A couple of points. Ed Milliband was not, in my opinion, the wrong Milliband. His elder brother was loved by the media, but in several years as a cabinet minister he had failed to do anything of consequence except, possibly, turn a blind eye to torture. Given a chance to reform local government finance, he chickened out. His younger brother at least had a record as Energy Secretary of standing up on environmental issues to an unsympathetic Gordon Brown. Milliband Major lost not only because his brother was much preferred by the unions, but because he finished only a whisker ahead of his brother among the MPs and because he let himself be painted as the Blairite candidate. His lack of political sense is shown by his supreme confidence that he had won on the night. What council candidate, ahead by a small margin in the polls with his lead steadily reducing, would go to the count without considering he might have lost?

    Now about what ifs. I don’t object to them at all. As a History graduate, I don’t think History could do without them. How else can we consider the importance of what did happen, an unavoidable question as History is a SELECTIVE account of the past, selecting what we consider important? Was the allied victory in the Second World War important? Of course. But that judgment is based on assuming that if the Fascists had won, various appalling things would have happened. In other words, to judge that the victory was important, we have to pursue a what if of allied defeat. Was Nick Clegg’s election as Liberal Democrat leader important? Not so easy, but again any answer depends on asking ourselves, “What if he had lost?” It’s speculative, yes, but History is not Mathematics.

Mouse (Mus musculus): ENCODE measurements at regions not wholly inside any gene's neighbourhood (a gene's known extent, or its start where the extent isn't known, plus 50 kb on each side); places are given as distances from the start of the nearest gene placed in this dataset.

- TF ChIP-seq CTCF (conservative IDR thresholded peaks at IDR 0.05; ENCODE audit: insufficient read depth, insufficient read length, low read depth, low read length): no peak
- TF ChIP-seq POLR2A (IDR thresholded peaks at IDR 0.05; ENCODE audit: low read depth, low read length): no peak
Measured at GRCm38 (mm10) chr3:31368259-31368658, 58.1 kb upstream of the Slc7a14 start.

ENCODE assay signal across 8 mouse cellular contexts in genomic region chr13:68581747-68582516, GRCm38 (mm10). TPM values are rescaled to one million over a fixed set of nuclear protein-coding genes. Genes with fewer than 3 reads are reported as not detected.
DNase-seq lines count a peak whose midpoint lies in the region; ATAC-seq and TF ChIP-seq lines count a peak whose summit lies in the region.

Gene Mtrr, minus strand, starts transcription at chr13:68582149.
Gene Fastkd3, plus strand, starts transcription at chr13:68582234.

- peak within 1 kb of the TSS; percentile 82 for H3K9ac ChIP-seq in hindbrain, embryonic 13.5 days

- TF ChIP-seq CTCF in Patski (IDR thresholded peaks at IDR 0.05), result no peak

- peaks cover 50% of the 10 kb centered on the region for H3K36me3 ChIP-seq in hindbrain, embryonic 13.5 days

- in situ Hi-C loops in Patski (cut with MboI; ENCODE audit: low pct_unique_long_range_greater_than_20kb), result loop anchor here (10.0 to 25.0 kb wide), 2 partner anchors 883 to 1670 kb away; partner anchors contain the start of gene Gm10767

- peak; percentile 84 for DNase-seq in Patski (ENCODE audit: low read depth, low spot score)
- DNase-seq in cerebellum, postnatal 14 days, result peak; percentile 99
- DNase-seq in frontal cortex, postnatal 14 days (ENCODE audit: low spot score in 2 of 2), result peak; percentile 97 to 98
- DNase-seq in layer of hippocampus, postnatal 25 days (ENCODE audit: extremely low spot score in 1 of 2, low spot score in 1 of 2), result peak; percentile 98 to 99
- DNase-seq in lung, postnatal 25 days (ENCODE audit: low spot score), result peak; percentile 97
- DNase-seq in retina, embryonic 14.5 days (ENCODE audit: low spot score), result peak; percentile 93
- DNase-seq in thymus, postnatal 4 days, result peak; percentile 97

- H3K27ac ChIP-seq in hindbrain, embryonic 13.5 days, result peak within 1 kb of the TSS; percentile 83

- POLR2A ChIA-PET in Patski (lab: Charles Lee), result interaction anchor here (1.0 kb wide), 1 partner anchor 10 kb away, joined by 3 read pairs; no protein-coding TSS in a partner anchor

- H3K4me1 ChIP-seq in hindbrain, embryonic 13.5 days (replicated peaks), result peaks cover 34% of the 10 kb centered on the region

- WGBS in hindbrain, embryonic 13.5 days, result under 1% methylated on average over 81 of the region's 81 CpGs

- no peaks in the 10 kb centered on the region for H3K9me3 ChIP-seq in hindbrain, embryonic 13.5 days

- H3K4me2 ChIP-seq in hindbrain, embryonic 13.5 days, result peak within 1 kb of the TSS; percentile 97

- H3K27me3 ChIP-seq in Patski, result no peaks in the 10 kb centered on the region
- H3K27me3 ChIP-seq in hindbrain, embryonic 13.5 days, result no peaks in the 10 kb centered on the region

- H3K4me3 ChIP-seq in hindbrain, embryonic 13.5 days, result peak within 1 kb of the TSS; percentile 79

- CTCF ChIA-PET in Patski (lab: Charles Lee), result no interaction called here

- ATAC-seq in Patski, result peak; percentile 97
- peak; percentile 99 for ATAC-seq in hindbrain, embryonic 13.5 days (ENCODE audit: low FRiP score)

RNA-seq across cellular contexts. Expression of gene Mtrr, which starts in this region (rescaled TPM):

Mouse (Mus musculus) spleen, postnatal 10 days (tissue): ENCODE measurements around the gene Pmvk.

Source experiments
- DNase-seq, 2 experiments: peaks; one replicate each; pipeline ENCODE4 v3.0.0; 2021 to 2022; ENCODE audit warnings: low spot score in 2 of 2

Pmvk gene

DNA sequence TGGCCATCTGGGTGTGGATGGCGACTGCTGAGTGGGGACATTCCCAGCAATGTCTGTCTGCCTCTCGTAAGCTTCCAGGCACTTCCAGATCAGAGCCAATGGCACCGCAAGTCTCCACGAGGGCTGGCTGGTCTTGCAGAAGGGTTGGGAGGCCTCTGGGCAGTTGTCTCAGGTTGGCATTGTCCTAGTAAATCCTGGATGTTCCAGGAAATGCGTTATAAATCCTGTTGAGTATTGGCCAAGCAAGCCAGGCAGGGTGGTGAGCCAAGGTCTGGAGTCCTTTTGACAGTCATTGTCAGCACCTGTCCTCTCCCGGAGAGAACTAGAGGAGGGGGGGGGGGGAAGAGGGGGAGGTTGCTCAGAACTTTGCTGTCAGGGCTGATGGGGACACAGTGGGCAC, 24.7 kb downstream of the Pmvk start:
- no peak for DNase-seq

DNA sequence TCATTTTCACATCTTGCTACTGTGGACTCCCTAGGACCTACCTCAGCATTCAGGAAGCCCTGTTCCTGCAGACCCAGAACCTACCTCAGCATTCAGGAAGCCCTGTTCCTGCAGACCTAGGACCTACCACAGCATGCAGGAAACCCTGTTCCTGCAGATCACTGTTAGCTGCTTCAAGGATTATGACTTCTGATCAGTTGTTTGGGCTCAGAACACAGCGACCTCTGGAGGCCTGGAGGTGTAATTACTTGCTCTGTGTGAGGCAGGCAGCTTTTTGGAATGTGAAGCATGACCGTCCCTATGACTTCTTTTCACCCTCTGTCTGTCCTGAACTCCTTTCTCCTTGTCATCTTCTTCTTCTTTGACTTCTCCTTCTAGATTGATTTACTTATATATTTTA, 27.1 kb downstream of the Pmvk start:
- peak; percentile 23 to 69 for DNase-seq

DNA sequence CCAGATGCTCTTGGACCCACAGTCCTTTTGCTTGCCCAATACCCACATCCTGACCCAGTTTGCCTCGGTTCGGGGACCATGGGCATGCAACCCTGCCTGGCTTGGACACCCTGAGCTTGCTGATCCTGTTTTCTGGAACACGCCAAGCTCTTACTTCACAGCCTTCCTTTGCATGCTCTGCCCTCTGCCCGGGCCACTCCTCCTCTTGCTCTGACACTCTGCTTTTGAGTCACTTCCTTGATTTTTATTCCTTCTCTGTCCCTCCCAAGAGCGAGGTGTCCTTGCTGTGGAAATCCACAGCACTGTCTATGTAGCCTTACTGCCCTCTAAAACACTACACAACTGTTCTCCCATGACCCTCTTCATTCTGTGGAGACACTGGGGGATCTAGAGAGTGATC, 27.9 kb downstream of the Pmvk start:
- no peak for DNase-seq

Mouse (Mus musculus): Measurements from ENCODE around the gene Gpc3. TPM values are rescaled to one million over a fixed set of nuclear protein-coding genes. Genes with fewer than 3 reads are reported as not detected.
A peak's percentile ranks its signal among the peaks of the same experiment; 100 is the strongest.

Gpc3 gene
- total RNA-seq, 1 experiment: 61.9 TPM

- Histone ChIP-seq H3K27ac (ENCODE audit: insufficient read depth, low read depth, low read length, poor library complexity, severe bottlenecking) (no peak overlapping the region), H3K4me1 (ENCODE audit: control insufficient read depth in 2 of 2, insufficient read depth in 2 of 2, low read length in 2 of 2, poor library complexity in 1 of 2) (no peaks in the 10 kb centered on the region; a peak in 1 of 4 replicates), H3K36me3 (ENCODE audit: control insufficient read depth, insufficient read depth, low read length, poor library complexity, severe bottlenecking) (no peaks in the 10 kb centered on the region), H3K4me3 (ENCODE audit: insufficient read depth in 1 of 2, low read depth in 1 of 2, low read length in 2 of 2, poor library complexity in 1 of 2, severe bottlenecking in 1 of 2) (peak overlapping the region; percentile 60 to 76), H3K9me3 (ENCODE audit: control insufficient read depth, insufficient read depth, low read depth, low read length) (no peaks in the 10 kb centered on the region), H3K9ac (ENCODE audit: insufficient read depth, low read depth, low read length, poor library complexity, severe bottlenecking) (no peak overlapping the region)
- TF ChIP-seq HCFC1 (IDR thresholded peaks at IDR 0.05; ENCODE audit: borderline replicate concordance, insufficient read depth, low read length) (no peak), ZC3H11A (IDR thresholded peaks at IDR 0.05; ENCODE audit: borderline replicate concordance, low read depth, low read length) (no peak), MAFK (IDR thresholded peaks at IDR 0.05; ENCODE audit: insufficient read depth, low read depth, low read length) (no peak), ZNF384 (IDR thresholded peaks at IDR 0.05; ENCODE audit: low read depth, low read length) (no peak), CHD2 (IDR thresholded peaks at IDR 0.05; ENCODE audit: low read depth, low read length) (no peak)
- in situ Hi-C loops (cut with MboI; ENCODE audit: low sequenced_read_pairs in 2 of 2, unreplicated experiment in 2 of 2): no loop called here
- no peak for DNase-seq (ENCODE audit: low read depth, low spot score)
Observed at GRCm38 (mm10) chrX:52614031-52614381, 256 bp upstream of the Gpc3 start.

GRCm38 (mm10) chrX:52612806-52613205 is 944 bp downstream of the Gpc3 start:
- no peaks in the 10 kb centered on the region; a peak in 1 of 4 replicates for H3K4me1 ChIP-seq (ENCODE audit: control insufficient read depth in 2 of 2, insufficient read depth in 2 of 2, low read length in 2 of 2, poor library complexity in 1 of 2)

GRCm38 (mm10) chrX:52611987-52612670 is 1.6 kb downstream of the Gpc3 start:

• Davis isn’t a ‘leader’. I suspect he’s having much more fun as a contrarian – which is good, as he often (though not always) talks a lot of sense.